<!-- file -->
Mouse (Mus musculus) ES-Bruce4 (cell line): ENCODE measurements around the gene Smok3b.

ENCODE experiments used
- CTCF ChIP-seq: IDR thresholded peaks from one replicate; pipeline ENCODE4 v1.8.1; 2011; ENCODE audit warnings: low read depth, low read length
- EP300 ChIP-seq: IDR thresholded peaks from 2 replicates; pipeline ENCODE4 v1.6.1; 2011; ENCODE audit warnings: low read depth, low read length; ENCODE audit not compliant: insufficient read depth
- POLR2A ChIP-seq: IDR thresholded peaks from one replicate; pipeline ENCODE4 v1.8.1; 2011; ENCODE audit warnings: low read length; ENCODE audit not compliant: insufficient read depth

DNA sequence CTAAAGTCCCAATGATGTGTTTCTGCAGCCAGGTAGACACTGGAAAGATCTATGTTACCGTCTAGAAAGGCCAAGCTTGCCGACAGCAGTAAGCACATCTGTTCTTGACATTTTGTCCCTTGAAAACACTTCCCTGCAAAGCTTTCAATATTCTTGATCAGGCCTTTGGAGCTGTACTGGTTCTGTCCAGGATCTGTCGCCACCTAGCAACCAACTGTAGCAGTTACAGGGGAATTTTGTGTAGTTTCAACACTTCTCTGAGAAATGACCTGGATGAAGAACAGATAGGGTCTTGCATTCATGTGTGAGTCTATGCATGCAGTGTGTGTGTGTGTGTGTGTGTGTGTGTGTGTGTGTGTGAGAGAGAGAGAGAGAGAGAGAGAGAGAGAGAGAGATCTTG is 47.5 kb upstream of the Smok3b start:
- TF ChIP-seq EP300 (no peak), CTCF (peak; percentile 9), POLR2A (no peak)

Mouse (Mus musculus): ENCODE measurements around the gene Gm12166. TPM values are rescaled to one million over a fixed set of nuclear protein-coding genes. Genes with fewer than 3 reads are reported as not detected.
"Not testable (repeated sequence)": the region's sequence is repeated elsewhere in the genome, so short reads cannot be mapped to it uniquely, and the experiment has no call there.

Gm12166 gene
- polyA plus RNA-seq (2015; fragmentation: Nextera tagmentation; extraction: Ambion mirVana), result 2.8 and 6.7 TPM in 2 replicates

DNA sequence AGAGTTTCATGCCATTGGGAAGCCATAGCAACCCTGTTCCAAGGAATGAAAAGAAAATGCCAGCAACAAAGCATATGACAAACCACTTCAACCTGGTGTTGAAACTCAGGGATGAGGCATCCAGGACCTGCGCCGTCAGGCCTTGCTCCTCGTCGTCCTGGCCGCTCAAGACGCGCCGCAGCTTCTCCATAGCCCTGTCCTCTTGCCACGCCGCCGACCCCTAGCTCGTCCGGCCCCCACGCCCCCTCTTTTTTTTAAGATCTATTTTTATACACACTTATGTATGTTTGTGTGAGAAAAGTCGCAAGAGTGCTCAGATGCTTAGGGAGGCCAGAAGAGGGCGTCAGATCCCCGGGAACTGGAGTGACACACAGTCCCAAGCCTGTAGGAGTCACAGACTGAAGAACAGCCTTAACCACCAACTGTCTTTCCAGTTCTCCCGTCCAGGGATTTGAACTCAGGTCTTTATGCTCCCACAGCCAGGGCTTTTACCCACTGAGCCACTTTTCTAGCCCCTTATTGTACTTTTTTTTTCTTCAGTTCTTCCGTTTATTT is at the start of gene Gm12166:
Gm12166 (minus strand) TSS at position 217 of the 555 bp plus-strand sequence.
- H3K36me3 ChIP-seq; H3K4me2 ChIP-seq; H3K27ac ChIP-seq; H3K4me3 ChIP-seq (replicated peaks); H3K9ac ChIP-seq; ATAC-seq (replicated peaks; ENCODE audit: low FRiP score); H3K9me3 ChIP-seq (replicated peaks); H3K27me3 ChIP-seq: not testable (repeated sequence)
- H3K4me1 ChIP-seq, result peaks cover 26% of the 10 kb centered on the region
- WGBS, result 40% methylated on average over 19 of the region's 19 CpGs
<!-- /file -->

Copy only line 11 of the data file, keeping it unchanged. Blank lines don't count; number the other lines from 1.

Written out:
- polyA plus RNA-seq (2015; fragmentation: Nextera tagmentation; extraction: Ambion mirVana), result 2.8 and 6.7 TPM in 2 replicates